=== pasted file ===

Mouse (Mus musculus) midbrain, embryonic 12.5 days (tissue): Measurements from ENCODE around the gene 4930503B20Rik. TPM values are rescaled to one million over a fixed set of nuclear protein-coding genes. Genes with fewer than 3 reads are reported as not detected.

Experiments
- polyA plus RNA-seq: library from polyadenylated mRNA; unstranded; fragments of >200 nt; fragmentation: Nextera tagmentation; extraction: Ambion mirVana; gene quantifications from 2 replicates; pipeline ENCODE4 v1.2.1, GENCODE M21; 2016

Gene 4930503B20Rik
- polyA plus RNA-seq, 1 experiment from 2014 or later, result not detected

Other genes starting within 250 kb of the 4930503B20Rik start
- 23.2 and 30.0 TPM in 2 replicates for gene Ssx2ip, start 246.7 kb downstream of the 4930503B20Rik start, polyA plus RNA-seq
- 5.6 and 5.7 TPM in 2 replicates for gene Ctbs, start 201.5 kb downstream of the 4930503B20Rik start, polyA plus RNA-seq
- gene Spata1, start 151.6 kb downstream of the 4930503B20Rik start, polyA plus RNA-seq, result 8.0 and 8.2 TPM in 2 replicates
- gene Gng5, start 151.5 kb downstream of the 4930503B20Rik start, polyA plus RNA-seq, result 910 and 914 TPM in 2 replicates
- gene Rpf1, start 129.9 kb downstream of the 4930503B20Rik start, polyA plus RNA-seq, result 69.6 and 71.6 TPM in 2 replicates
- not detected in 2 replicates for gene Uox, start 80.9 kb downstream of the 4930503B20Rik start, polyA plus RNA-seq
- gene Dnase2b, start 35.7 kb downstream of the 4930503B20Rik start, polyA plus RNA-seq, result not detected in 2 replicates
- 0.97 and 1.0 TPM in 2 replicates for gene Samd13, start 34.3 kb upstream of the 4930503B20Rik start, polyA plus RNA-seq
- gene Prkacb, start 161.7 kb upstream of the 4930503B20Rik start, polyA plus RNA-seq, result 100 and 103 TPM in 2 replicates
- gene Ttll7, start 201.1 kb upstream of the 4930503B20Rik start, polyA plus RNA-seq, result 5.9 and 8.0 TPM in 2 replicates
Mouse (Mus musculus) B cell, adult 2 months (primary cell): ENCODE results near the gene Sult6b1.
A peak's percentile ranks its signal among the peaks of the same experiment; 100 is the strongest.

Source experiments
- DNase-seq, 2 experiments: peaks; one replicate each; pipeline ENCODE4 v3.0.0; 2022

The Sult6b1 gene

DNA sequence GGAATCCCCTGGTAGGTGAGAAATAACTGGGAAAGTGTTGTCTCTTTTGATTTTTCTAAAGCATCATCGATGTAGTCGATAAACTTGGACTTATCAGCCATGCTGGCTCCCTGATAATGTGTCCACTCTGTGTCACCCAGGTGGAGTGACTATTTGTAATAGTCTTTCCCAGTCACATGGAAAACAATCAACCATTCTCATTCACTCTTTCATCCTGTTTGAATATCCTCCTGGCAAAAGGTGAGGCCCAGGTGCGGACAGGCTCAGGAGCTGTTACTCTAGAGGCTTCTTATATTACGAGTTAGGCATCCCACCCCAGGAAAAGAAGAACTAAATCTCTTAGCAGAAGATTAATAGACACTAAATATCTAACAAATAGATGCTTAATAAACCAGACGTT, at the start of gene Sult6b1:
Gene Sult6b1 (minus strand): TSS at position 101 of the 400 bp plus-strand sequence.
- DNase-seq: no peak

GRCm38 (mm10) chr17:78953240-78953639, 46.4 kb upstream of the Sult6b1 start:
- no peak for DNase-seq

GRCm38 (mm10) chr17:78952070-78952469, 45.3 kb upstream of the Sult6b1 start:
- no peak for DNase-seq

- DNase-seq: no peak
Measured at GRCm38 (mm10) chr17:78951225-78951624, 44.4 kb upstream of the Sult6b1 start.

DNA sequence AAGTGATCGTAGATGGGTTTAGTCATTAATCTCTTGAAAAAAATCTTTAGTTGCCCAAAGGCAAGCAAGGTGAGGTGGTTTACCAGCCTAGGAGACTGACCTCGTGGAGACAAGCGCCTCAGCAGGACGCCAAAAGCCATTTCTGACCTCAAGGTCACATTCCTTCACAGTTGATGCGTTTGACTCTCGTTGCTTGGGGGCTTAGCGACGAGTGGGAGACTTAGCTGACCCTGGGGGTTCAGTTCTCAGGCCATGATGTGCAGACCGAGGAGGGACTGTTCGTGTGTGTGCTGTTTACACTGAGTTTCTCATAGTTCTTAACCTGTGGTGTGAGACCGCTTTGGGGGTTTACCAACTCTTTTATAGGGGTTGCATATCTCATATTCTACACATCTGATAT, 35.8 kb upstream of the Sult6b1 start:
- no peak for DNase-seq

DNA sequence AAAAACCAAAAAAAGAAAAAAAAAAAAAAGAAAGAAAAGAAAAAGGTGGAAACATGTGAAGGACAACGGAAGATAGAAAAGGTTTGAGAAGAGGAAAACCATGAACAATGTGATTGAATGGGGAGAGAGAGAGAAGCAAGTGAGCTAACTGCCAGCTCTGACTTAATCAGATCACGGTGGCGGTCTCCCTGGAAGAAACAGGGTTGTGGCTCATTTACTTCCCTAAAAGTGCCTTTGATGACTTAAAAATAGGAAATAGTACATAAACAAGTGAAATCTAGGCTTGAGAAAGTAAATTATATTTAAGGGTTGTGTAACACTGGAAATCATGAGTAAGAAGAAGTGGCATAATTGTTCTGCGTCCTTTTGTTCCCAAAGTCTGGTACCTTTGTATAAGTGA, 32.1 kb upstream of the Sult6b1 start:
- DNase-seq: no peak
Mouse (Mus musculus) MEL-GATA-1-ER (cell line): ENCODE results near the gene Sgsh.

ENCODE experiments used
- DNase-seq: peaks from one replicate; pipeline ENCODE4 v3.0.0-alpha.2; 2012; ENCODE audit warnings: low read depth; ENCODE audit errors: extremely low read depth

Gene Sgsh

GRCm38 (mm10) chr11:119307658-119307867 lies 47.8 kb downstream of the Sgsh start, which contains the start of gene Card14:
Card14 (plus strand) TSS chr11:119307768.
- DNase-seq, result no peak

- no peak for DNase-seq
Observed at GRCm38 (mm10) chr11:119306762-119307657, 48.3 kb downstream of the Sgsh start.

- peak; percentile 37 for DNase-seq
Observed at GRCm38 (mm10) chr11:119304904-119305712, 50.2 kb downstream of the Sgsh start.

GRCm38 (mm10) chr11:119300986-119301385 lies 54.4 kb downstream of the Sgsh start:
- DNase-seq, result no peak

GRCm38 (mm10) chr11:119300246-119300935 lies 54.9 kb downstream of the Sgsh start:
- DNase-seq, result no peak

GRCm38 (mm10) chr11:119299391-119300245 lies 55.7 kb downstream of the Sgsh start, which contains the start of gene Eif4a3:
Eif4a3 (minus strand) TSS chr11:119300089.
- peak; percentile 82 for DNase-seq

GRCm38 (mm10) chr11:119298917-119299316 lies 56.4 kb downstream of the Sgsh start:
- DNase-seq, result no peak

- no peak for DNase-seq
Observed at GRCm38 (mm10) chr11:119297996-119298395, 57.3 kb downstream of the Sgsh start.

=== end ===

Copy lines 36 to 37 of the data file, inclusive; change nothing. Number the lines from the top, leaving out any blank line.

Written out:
ENCODE experiments used
- DNase-seq: peaks from one replicate; pipeline ENCODE4 v3.0.0-alpha.2; 2012; ENCODE audit warnings: low read depth; ENCODE audit errors: extremely low read depth